Riding in a group comes with many benefits, namely having a bit of company and having people to keep you out of the wind when it's not your turn to suffer.
But riding alone can also be enjoyable, offering riders the peace and quiet of the road and a little 'me time' that we all crave every so often.
And with riding solo very much being recommended at the moment, it makes more sense too.
So here are a few reasons by heading out on your own is brilliant.
You can go where you want
When you're riding on your own you only have to think about yourself and not cater the route to other riders who may be riding with you. You don't have to avoid that one steep climb you've fancied having a go at but your mate doesn't like hills.
The only thing that matters is what you want to do and if you only want to do a quick 20 miles then that's absolutely fine.
You can go when you want
One of the worst things about riding in a group is waiting for everyone to turn up. There is always one that turns up half an hour later than the meeting time.
Riding alone means you can get changed, fill your bottles, get everything prepared and then just set off at your leisure.
It's even worse if you plan to meet somewhere en route, because you know they'll be late and don't want to be standing in the cold for ages, but at the same time you can't risk being the one who's late.
Solo riding, though, means you can head out whatever time you want and just keep pedalling from the minute you leave the house.
You can stop as many times as you want
Is there a stunning view or lovely vista you want to grab a quick pic or for the gram? Want to check where on earth you'e actually ended up? Too tired to go on? That is all fine when you're on your own.
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You not going to hold anyone up when you're alone and no-one will care if you stop 10 times on your ride to enjoy the views. Do that in a group ride, though, and people will start to get annoyed, unless your riding group are all die-hard Insta users.
It's easier to stick to a training plan
If you have a training plan you want to stick to, or you're taking on a challenge like the CW5000, then you may want to be doing it on your own anyway, unless your group are all on the same objective and all driven to one goal, which would be unusual.
All good training comes from a plan and if you're doing a different plan to your riding companions then things can get a bit disjointed.
If you're looking to concentrate on interval splits then cycling on your own is definitely the best way. Get your head down and it'll all go to plan.
It gives you time to think
This has to be one of the biggest bonuses of riding solo, it gives you time to either really let off steam or to just trundle along in nature and clear your mind from whatever has been getting to you over the weeks or months before.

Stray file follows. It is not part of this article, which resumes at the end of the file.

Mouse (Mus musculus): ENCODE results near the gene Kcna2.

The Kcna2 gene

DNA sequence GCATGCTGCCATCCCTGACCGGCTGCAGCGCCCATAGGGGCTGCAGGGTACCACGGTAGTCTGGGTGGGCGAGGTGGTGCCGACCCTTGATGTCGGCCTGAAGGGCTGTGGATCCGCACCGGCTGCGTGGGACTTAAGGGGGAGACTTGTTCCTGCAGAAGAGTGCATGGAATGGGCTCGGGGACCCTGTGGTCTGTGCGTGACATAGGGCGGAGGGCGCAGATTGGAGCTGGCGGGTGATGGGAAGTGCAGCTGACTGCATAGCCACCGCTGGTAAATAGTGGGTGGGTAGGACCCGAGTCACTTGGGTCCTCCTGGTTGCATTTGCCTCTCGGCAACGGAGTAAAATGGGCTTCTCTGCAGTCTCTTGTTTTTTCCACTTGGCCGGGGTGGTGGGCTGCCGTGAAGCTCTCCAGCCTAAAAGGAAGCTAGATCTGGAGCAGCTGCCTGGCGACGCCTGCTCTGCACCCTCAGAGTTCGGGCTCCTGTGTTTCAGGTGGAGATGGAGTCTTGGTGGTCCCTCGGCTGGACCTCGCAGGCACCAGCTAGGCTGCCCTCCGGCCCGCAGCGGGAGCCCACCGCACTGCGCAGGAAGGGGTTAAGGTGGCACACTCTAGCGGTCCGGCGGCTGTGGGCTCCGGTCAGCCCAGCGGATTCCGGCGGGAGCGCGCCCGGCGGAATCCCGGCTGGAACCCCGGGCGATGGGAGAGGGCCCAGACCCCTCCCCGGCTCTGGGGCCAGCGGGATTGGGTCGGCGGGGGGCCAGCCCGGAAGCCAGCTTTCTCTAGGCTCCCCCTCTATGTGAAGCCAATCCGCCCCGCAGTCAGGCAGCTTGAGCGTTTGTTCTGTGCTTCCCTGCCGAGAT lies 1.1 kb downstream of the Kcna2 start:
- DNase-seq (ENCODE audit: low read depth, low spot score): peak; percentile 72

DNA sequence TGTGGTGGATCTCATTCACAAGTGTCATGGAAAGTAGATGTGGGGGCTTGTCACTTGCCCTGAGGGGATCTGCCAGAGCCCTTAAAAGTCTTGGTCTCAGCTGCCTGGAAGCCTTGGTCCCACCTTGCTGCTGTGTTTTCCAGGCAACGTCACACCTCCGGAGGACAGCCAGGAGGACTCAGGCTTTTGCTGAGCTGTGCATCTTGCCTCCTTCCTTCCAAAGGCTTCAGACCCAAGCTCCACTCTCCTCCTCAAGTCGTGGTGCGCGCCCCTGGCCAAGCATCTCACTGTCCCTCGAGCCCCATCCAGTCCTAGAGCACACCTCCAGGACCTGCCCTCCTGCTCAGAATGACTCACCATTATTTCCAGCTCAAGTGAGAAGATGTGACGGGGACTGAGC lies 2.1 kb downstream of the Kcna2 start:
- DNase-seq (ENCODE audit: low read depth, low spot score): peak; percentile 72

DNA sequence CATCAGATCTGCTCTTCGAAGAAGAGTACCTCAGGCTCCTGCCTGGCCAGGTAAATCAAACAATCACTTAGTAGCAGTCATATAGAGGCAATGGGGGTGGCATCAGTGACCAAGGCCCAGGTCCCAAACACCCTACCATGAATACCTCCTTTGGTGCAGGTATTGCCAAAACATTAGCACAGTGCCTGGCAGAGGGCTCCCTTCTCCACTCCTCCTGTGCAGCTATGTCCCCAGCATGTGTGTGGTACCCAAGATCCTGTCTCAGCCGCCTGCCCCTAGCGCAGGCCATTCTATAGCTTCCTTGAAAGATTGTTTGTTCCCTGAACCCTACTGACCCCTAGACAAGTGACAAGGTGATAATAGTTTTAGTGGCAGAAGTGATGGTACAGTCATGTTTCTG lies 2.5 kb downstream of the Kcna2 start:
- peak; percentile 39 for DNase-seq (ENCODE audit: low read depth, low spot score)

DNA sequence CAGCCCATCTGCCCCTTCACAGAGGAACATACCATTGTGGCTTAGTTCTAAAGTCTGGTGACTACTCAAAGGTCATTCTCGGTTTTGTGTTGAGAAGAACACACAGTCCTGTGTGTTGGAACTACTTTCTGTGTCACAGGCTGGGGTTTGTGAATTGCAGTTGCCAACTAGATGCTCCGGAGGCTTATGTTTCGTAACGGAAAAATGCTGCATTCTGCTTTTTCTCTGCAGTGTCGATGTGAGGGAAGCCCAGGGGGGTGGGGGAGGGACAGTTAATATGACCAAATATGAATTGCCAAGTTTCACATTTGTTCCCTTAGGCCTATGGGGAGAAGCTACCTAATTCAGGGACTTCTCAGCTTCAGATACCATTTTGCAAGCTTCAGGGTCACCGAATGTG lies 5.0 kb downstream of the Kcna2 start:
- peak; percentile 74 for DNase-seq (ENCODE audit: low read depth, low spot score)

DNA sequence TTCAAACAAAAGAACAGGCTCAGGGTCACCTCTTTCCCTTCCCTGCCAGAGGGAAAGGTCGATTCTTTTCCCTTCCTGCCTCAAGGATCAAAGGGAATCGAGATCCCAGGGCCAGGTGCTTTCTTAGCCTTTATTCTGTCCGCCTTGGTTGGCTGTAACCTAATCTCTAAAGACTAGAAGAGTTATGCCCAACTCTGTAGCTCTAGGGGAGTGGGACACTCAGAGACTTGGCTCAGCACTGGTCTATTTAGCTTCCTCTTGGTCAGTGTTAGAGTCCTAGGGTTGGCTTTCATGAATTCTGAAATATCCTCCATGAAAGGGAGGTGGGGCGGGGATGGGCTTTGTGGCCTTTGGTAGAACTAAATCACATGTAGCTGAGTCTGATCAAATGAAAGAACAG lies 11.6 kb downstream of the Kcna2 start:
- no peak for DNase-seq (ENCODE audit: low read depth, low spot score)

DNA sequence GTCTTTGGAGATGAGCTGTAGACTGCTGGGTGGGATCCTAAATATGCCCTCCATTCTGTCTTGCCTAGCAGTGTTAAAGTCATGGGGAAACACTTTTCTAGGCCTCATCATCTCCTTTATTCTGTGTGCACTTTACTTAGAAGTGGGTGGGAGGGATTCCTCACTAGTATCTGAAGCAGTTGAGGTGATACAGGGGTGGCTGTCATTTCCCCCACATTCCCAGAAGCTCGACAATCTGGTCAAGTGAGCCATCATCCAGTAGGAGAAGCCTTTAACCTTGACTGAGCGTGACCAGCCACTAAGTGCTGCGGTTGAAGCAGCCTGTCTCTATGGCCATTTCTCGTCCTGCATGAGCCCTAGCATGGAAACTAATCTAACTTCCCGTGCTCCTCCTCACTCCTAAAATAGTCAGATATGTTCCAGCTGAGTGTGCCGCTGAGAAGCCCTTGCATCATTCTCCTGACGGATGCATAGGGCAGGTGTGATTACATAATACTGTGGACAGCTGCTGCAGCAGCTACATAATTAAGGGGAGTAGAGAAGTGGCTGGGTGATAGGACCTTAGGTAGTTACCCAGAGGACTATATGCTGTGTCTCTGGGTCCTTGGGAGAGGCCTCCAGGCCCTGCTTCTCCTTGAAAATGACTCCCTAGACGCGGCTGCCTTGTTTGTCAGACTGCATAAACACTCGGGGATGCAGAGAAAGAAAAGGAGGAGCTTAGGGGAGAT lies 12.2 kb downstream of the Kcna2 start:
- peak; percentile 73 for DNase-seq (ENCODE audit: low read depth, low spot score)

While group rides are excellent for socialising, the constant chat can get in the way of actually enjoying yourself, which is sometimes all you want to do on a ride.
You can't get dropped
One of the worst feelings is when you're dropped by your mates. You go as hard as you can and its still not enough and then you get the 'good natured joshing' from said mates at the top of the climb afterwards.
Even if you bonk while riding on your own there's no-one that will have to wait for you to catch up all the time. Pedal as slowly as you want to get home and then don't tell anyone what happened...easy!
You do always have the danger of being passed by another lone rider though, which can give you the similar frustrated feeling.
You can abandon when you want
Not feeling it when out on the bike? Just turn round and head home when you want if you're on your own. When you ride with other people you feel an obligation to reach the end of the pre-determined route. When you're on your own you can sack it off whenever you want.
If you're too far from home, just dive into your local train station and head back to your house.
You'll win all the intermediate sprints
Lots of us have that one cycling friend who is, quite simply, better than you. You try all you can to use tricky tactics and surprising attacks to beat them on a climb or that sign post sprint, but you never manage it.
Go out on your own, though, and you can raise your arms in victory each time you get to the top of a hill. Unless some random person overtakes you on the way up...then you're not a winner.
Tim Bonville-Ginn is one of Cycling Weekly's content writers for the web team responsible for writing stories on racing, tech, updating evergreen pages as well as the weekly email newsletter.
Bonville-Ginn started working in cycling journalism while still at school and university for a voluntary site based on Twitter before also doing slots for Eurosport's online web team and has been on location at the Tour de Yorkshire, Tour of Britain, UCI World Championships and various track events. He then joined the Cycling Weekly team in late February of 2020.
When not writing stories for the site, Bonville-Ginn doesn't really switch off his cycling side as he watches every race that is televised as well as being a rider himself and a regular user of the game Pro Cycling Manager.
He rides a Specialized Tarmac SL4 when out on his local roads back in West Yorkshire as well as in northern Hampshire with the hills and mountains being his preferred terrain.
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